‘This is unprecedented’: Avian flu has killed 12,000 birds in Colorado | SummitDaily.com

‘This is unprecedented’: Avian flu has killed 12,000 birds in Colorado

The virus has killed geese, ducks, eagles and hawks, even two Chilean flamingos, federal data shows

Conrad Swanson
The Denver Post
A Canada goose crosses the Denver Trolley tracks near Speer Boulevard during a snowstorm Feb. 16, 2022.
Andy Cross/The Denver Post

The highly pathogenic avian influenza — or bird flu — sweeping across the globe has killed more than 12,000 wild birds in Colorado and the virus is jumping into mammal populations as well, state wildlife officials say.

And it’s unclear when the spread might relent.

“This is unprecedented,” Kristy Pabilonia, director of clinical diagnostics for Colorado State University’s College of Veterinary Medicine and Biological Sciences, said. “The fact that it’s now so distributed with our wild bird populations, there are a lot of questions about the best next steps.”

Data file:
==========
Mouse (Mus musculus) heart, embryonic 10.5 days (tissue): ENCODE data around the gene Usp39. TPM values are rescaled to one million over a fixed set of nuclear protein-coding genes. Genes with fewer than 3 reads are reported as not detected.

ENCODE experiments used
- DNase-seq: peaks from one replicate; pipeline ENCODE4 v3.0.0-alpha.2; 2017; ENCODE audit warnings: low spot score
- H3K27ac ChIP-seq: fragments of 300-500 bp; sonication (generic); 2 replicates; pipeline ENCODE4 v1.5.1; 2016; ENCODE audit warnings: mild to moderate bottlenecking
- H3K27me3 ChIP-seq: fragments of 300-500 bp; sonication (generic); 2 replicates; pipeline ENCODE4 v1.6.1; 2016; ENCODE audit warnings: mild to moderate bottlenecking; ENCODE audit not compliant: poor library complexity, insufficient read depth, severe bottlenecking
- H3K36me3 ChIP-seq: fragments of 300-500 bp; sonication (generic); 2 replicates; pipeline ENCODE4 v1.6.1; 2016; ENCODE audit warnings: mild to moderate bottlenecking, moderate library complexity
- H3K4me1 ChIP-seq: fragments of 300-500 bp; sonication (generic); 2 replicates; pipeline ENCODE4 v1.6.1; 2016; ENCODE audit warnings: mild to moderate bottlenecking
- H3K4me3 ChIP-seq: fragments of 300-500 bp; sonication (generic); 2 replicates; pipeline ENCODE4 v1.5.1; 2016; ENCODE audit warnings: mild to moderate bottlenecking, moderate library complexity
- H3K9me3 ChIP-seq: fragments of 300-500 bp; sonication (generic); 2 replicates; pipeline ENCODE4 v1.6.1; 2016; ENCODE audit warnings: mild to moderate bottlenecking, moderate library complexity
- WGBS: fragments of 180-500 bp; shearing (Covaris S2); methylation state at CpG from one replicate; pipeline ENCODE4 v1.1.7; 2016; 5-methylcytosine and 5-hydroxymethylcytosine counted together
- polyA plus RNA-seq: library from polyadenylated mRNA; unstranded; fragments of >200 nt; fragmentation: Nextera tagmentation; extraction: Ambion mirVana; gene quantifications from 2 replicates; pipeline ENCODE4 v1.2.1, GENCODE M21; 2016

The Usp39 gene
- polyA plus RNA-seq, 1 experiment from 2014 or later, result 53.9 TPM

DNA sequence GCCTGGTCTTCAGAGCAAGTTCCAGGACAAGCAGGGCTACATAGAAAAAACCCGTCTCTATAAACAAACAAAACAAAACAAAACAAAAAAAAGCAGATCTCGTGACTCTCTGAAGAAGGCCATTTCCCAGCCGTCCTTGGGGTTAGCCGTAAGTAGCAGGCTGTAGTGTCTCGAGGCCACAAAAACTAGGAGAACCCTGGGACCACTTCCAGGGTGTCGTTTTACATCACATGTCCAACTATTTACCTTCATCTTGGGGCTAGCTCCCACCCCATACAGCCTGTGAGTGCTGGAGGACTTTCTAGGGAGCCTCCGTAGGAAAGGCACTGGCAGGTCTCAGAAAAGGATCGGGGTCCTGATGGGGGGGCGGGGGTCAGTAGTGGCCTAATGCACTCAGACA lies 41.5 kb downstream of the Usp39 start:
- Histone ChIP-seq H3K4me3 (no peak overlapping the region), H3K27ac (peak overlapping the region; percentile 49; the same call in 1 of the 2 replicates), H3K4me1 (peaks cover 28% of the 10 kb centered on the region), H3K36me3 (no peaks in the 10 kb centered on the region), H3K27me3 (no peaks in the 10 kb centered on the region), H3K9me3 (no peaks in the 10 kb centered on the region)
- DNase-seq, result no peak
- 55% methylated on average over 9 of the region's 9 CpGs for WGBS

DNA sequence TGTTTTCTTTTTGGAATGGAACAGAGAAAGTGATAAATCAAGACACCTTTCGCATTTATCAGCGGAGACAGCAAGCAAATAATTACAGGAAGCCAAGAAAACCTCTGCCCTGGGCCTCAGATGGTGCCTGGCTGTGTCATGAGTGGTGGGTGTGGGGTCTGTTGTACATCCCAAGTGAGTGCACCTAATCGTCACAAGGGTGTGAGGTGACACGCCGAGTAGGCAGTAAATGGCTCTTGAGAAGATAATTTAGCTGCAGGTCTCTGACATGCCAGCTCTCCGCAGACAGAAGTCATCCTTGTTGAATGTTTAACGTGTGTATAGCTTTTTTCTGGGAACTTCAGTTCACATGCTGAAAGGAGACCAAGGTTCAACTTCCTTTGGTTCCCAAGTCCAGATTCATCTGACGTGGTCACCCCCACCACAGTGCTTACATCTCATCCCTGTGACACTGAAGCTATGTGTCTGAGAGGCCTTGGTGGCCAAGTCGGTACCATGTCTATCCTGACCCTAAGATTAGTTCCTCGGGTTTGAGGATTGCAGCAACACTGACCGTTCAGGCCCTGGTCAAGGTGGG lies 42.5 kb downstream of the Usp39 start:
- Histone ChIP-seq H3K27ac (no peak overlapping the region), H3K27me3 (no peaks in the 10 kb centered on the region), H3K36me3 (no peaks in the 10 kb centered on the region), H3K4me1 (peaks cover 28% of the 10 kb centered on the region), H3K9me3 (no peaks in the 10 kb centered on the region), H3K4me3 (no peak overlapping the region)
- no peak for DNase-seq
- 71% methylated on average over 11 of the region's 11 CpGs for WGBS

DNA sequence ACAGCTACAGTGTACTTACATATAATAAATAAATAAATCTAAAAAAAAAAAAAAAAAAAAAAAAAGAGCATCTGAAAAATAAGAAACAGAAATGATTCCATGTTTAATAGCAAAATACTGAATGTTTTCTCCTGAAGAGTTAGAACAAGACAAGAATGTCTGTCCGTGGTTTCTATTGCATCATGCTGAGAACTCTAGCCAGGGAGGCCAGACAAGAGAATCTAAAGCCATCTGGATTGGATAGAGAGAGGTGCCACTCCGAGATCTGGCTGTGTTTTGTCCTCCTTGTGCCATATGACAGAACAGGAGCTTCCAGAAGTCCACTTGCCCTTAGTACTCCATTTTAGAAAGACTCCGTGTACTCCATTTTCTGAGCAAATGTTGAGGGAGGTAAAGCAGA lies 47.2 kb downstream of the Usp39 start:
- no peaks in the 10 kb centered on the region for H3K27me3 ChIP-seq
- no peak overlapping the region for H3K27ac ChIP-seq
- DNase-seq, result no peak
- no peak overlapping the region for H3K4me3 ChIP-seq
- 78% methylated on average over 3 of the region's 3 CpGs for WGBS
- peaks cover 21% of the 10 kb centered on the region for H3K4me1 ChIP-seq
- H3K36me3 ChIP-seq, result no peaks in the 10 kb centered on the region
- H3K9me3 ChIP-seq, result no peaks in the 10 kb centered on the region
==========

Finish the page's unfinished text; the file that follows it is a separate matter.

That death toll is likely a “significant underestimate” of the true number of Colorado’s wild birds killed by the virus, Travis Duncan, spokesman for Colorado Parks and Wildlife, said.

The number of birds in commercial flocks — largely chickens and turkeys — killed by the virus is far higher, which has led, in part, to an egg shortage and price increase across the country.

Read the full story on DenverPost.com.

Support Local Journalism

Support Local Journalism

As a Summit Daily News reader, you make our work possible.

Summit Daily is embarking on a multiyear project to digitize its archives going back to 1989 and make them available to the public in partnership with the Colorado Historic Newspapers Collection. The full project is expected to cost about $165,000. All donations made in 2023 will go directly toward this project.

Every contribution, no matter the size, will make a difference.